- Before launch, all processes are tested from input through output, using the documentation as a tool to ensure that all processes are thoroughly documented and that users can easily follow the procedures: They know it works and that the procedures will be followed consistently. The reports are reviewed and verified, so that there’s no garbage in-garbage out. This is done in a test system not yet fully populated with live data. Unfortunately, most organizations launch systems before thorough testing, adding to end-user frustration when processes don't work. The documentation and procedures may be modified during this process. All identified transactions must be tested during this step. All reports and online information must be verified and traced through the audit trail so that management is ensured that transactions will be handled consistently and that the information can be relied upon to make decisions.
- Before launch, all users need to be trained, with procedures. This means a trainer using the procedures to show each end user how to handle a procedures. The procedures often need to be updated during training as users describe their unique circumstances and the "design" is modified with this additional information. The end user then performs the procedure with the trainer and the documentation. The end user then performs the procedure with the documentation alone. The end user is then on his or her own with the support, either in person or by phone, of the trainer or other support person. This is before data conversion.
- Data Conversion
- Tools are developed to convert the data from the current system (which was documented in the requirements analysis) to the new system. The data is mapped from one system to the other and data files are created that will work with the tools that are developed. The conversion is thoroughly tested and verified before final conversion. There’s a backup so it can be restarted, if necessary.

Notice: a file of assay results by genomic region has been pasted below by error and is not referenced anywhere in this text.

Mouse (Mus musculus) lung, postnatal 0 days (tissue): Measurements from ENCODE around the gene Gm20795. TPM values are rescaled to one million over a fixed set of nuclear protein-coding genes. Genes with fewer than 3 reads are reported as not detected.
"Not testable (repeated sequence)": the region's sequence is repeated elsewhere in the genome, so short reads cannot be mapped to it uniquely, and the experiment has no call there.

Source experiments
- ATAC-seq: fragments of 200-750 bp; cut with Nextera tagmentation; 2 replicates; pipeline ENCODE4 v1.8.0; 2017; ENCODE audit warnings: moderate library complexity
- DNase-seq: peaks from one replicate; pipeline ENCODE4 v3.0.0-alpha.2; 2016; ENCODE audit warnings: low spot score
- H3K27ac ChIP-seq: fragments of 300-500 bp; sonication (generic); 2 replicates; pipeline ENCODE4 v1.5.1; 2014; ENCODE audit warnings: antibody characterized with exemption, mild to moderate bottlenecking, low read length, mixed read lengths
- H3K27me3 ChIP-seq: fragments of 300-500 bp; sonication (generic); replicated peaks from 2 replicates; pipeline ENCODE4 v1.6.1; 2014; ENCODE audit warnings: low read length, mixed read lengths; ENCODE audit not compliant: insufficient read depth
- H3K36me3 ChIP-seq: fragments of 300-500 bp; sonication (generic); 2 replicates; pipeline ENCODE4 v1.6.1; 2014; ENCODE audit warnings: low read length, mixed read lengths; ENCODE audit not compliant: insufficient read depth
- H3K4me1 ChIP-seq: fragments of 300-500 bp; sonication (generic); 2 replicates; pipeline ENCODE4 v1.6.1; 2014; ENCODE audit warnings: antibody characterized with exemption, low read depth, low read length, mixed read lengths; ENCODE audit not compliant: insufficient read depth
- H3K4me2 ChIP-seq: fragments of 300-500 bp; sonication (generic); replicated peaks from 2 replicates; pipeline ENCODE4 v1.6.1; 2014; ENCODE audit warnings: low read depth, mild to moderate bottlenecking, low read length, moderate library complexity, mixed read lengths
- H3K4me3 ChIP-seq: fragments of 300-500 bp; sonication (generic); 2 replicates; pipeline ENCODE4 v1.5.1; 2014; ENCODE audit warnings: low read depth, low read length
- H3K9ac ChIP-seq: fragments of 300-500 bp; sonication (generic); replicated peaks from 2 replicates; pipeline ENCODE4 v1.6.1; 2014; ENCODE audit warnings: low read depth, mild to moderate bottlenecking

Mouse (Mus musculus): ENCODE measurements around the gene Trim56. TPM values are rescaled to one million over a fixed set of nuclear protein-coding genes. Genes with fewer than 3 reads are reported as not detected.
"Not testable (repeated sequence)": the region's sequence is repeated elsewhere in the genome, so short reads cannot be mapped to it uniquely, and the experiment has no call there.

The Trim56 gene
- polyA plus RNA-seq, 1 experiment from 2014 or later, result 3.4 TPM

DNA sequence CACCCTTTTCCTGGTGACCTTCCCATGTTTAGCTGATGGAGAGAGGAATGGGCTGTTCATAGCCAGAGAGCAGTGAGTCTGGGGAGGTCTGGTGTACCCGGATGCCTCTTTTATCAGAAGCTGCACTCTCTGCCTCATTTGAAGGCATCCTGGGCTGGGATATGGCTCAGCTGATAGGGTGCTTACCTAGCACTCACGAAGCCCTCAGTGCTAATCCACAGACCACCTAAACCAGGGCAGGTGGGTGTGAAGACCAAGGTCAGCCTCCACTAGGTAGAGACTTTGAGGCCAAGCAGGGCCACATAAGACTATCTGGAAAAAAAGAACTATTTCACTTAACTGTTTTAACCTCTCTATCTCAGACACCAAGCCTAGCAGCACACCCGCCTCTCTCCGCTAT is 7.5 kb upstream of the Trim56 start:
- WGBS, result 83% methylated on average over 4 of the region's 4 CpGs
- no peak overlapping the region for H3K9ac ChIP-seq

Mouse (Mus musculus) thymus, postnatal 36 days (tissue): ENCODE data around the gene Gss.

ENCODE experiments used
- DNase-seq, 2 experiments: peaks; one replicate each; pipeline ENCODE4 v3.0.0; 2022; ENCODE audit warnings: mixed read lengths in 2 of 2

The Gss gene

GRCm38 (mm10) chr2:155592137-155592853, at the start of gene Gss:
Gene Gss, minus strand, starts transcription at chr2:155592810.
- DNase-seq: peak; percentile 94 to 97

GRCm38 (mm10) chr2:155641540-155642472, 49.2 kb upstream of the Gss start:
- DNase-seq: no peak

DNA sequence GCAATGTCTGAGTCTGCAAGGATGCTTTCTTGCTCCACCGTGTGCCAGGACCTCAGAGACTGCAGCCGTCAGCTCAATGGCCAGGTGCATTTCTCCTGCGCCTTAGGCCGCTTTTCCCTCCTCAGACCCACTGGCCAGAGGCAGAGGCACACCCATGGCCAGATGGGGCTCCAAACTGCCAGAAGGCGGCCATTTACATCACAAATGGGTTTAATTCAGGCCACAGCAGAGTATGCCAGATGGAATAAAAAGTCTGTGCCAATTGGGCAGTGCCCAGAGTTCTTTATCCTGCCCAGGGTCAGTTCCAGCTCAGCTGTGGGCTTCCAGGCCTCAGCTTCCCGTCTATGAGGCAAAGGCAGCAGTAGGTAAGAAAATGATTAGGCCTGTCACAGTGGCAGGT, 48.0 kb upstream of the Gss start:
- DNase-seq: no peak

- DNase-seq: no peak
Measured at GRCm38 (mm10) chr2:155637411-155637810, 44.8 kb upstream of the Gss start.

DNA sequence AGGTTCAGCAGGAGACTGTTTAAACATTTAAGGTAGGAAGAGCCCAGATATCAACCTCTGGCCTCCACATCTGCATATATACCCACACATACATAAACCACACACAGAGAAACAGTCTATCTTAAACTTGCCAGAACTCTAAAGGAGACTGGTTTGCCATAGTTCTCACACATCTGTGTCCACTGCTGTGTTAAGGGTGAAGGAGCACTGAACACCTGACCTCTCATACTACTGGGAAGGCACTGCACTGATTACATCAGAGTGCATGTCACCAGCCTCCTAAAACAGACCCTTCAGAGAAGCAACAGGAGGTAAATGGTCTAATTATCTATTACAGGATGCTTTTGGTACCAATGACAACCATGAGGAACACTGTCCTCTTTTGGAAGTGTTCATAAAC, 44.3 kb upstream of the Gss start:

- The system is implemented only after all of the above is completed. The entire organization is aware of the launch date. Ideally, the current system is retained and often run in "parallel" until the new system is in full operation and working properly. With the current mass-market software used by thousands of companies and fundamentally proven to work, the "parallel" run that is mandatory with software tailor-made to a company is generally not done. This is only true, however, when the above process is followed, the system is thoroughly documented and tested, and users are trained before launch.
- Online resources are available to assist with strategic planning of accounting information systems. Information systems and financial forms aid in determining the specific needs of each organization, as well as assigning responsibility to principles involved.
- The end users and managers have ongoing support available at all times. System upgrades follow a similar process and all users are thoroughly appraised of changes, upgraded in an efficient manner, and trained.
- Many organizations chose to limit the time and money spent on the analysis, design, documentation, and training, and move right into software selection and implementation. If a detailed requirements analysis is performed with adequate time being spent on the analysis, the implementation and ongoing support will be minimal. Organizations that skip the steps to ensure the system meets their needs are often left with frustrated end users, costly support, and information that is not current or correct. Worse yet, these organizations build the system three times instead of once.
- Romney, Marshall B., and Paul John. Steinbart. Accounting Information Systems. Upper Saddle River, NJ: Pearson Prentice Hall, 2009. Print.
- Accounting Information Systems: Information on Collection, Storage and Processing of Financial and Accounting Data. Accounting Information Systems. Retrieved 7 December 2012.